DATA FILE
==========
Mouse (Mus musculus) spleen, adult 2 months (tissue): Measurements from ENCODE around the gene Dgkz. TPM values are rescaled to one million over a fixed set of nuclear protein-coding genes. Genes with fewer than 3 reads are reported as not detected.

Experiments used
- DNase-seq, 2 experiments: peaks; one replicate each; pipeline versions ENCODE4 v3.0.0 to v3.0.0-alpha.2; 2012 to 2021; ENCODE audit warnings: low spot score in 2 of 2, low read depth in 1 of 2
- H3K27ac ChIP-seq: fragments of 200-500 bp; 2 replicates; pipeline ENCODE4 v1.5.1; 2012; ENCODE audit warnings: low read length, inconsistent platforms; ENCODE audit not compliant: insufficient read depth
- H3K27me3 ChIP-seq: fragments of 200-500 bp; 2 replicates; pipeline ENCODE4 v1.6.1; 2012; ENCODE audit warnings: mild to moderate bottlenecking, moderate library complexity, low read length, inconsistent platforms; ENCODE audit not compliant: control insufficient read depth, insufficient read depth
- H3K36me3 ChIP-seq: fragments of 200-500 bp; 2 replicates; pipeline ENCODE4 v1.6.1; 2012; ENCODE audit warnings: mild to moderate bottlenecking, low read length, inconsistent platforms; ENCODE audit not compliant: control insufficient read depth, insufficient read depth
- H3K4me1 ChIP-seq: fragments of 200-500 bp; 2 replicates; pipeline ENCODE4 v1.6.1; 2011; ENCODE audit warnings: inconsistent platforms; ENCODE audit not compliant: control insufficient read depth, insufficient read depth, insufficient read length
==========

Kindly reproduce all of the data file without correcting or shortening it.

Mouse (Mus musculus) spleen, adult 2 months (tissue): Measurements from ENCODE around the gene Dgkz. TPM values are rescaled to one million over a fixed set of nuclear protein-coding genes. Genes with fewer than 3 reads are reported as not detected.

Experiments used
- DNase-seq, 2 experiments: peaks; one replicate each; pipeline versions ENCODE4 v3.0.0 to v3.0.0-alpha.2; 2012 to 2021; ENCODE audit warnings: low spot score in 2 of 2, low read depth in 1 of 2
- H3K27ac ChIP-seq: fragments of 200-500 bp; 2 replicates; pipeline ENCODE4 v1.5.1; 2012; ENCODE audit warnings: low read length, inconsistent platforms; ENCODE audit not compliant: insufficient read depth
- H3K27me3 ChIP-seq: fragments of 200-500 bp; 2 replicates; pipeline ENCODE4 v1.6.1; 2012; ENCODE audit warnings: mild to moderate bottlenecking, moderate library complexity, low read length, inconsistent platforms; ENCODE audit not compliant: control insufficient read depth, insufficient read depth
- H3K36me3 ChIP-seq: fragments of 200-500 bp; 2 replicates; pipeline ENCODE4 v1.6.1; 2012; ENCODE audit warnings: mild to moderate bottlenecking, low read length, inconsistent platforms; ENCODE audit not compliant: control insufficient read depth, insufficient read depth
- H3K4me1 ChIP-seq: fragments of 200-500 bp; 2 replicates; pipeline ENCODE4 v1.6.1; 2011; ENCODE audit warnings: inconsistent platforms; ENCODE audit not compliant: control insufficient read depth, insufficient read depth, insufficient read length